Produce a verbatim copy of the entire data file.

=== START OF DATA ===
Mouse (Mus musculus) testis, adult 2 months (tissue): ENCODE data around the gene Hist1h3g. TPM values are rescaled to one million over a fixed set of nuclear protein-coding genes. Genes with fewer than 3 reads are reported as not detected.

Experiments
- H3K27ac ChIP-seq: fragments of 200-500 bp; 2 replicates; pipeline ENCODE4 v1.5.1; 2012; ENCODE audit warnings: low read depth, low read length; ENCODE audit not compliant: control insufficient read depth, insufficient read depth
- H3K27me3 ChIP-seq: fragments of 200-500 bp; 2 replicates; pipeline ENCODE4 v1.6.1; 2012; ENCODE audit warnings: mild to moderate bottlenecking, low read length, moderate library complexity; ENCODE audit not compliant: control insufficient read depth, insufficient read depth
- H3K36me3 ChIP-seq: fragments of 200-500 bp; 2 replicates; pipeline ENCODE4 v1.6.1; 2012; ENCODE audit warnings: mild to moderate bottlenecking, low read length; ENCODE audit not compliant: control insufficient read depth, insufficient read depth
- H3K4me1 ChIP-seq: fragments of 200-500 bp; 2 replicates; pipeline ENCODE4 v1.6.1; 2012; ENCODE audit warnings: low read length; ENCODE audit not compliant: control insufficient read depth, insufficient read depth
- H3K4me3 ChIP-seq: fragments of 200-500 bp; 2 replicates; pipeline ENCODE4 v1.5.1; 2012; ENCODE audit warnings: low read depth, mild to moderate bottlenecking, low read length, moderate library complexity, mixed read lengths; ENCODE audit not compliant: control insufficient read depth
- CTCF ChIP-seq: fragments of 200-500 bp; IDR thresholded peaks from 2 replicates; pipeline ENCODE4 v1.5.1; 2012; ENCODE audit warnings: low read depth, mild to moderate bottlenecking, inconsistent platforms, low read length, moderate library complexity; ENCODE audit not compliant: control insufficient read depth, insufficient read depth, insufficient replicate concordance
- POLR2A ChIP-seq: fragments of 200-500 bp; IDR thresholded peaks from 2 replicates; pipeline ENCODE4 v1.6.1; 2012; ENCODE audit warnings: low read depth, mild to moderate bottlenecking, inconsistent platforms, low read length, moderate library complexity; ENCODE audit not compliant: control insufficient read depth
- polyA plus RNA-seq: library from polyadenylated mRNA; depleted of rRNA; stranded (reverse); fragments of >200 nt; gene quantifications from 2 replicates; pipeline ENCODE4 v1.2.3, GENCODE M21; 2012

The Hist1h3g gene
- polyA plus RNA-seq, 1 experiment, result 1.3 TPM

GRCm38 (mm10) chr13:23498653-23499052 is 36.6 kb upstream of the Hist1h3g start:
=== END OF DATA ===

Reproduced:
Mouse (Mus musculus) testis, adult 2 months (tissue): ENCODE data around the gene Hist1h3g. TPM values are rescaled to one million over a fixed set of nuclear protein-coding genes. Genes with fewer than 3 reads are reported as not detected.

Experiments
- H3K27ac ChIP-seq: fragments of 200-500 bp; 2 replicates; pipeline ENCODE4 v1.5.1; 2012; ENCODE audit warnings: low read depth, low read length; ENCODE audit not compliant: control insufficient read depth, insufficient read depth
- H3K27me3 ChIP-seq: fragments of 200-500 bp; 2 replicates; pipeline ENCODE4 v1.6.1; 2012; ENCODE audit warnings: mild to moderate bottlenecking, low read length, moderate library complexity; ENCODE audit not compliant: control insufficient read depth, insufficient read depth
- H3K36me3 ChIP-seq: fragments of 200-500 bp; 2 replicates; pipeline ENCODE4 v1.6.1; 2012; ENCODE audit warnings: mild to moderate bottlenecking, low read length; ENCODE audit not compliant: control insufficient read depth, insufficient read depth
- H3K4me1 ChIP-seq: fragments of 200-500 bp; 2 replicates; pipeline ENCODE4 v1.6.1; 2012; ENCODE audit warnings: low read length; ENCODE audit not compliant: control insufficient read depth, insufficient read depth
- H3K4me3 ChIP-seq: fragments of 200-500 bp; 2 replicates; pipeline ENCODE4 v1.5.1; 2012; ENCODE audit warnings: low read depth, mild to moderate bottlenecking, low read length, moderate library complexity, mixed read lengths; ENCODE audit not compliant: control insufficient read depth
- CTCF ChIP-seq: fragments of 200-500 bp; IDR thresholded peaks from 2 replicates; pipeline ENCODE4 v1.5.1; 2012; ENCODE audit warnings: low read depth, mild to moderate bottlenecking, inconsistent platforms, low read length, moderate library complexity; ENCODE audit not compliant: control insufficient read depth, insufficient read depth, insufficient replicate concordance
- POLR2A ChIP-seq: fragments of 200-500 bp; IDR thresholded peaks from 2 replicates; pipeline ENCODE4 v1.6.1; 2012; ENCODE audit warnings: low read depth, mild to moderate bottlenecking, inconsistent platforms, low read length, moderate library complexity; ENCODE audit not compliant: control insufficient read depth
- polyA plus RNA-seq: library from polyadenylated mRNA; depleted of rRNA; stranded (reverse); fragments of >200 nt; gene quantifications from 2 replicates; pipeline ENCODE4 v1.2.3, GENCODE M21; 2012

The Hist1h3g gene
- polyA plus RNA-seq, 1 experiment, result 1.3 TPM

GRCm38 (mm10) chr13:23498653-23499052 is 36.6 kb upstream of the Hist1h3g start: